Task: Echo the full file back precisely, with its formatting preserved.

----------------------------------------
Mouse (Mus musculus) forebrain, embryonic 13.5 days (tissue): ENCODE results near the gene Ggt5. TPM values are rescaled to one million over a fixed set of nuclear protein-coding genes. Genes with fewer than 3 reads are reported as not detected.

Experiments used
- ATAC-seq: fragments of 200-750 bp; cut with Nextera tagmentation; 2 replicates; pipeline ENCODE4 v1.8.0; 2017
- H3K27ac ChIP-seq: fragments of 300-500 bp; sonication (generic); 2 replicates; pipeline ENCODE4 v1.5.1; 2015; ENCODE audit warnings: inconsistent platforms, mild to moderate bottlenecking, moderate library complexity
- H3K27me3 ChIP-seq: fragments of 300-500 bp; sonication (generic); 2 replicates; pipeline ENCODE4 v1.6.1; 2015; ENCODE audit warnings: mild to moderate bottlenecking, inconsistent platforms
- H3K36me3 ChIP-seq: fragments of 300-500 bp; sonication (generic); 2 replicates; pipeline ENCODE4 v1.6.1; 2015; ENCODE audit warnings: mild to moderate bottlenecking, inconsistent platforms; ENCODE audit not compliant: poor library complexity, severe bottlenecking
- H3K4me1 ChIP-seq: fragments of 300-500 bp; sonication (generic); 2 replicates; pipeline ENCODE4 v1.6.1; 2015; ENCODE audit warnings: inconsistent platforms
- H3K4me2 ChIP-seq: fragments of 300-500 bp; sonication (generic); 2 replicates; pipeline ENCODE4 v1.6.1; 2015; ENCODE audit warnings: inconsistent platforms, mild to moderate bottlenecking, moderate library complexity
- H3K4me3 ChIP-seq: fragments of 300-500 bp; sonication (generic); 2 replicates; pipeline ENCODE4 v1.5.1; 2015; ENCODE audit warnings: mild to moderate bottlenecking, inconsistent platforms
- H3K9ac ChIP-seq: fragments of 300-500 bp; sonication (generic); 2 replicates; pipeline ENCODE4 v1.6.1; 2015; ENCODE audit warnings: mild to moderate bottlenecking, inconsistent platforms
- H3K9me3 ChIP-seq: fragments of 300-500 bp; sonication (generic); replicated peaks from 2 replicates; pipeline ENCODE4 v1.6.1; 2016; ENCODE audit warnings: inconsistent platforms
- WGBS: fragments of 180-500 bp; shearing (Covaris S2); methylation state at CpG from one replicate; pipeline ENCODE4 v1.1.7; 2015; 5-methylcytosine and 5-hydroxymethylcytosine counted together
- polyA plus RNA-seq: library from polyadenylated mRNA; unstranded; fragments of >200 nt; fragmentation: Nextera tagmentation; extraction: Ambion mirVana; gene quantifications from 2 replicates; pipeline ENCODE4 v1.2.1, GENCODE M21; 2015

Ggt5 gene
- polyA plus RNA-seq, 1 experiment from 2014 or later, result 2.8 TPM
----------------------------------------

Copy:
Mouse (Mus musculus) forebrain, embryonic 13.5 days (tissue): ENCODE results near the gene Ggt5. TPM values are rescaled to one million over a fixed set of nuclear protein-coding genes. Genes with fewer than 3 reads are reported as not detected.

Experiments used
- ATAC-seq: fragments of 200-750 bp; cut with Nextera tagmentation; 2 replicates; pipeline ENCODE4 v1.8.0; 2017
- H3K27ac ChIP-seq: fragments of 300-500 bp; sonication (generic); 2 replicates; pipeline ENCODE4 v1.5.1; 2015; ENCODE audit warnings: inconsistent platforms, mild to moderate bottlenecking, moderate library complexity
- H3K27me3 ChIP-seq: fragments of 300-500 bp; sonication (generic); 2 replicates; pipeline ENCODE4 v1.6.1; 2015; ENCODE audit warnings: mild to moderate bottlenecking, inconsistent platforms
- H3K36me3 ChIP-seq: fragments of 300-500 bp; sonication (generic); 2 replicates; pipeline ENCODE4 v1.6.1; 2015; ENCODE audit warnings: mild to moderate bottlenecking, inconsistent platforms; ENCODE audit not compliant: poor library complexity, severe bottlenecking
- H3K4me1 ChIP-seq: fragments of 300-500 bp; sonication (generic); 2 replicates; pipeline ENCODE4 v1.6.1; 2015; ENCODE audit warnings: inconsistent platforms
- H3K4me2 ChIP-seq: fragments of 300-500 bp; sonication (generic); 2 replicates; pipeline ENCODE4 v1.6.1; 2015; ENCODE audit warnings: inconsistent platforms, mild to moderate bottlenecking, moderate library complexity
- H3K4me3 ChIP-seq: fragments of 300-500 bp; sonication (generic); 2 replicates; pipeline ENCODE4 v1.5.1; 2015; ENCODE audit warnings: mild to moderate bottlenecking, inconsistent platforms
- H3K9ac ChIP-seq: fragments of 300-500 bp; sonication (generic); 2 replicates; pipeline ENCODE4 v1.6.1; 2015; ENCODE audit warnings: mild to moderate bottlenecking, inconsistent platforms
- H3K9me3 ChIP-seq: fragments of 300-500 bp; sonication (generic); replicated peaks from 2 replicates; pipeline ENCODE4 v1.6.1; 2016; ENCODE audit warnings: inconsistent platforms
- WGBS: fragments of 180-500 bp; shearing (Covaris S2); methylation state at CpG from one replicate; pipeline ENCODE4 v1.1.7; 2015; 5-methylcytosine and 5-hydroxymethylcytosine counted together
- polyA plus RNA-seq: library from polyadenylated mRNA; unstranded; fragments of >200 nt; fragmentation: Nextera tagmentation; extraction: Ambion mirVana; gene quantifications from 2 replicates; pipeline ENCODE4 v1.2.1, GENCODE M21; 2015

Ggt5 gene
- polyA plus RNA-seq, 1 experiment from 2014 or later, result 2.8 TPM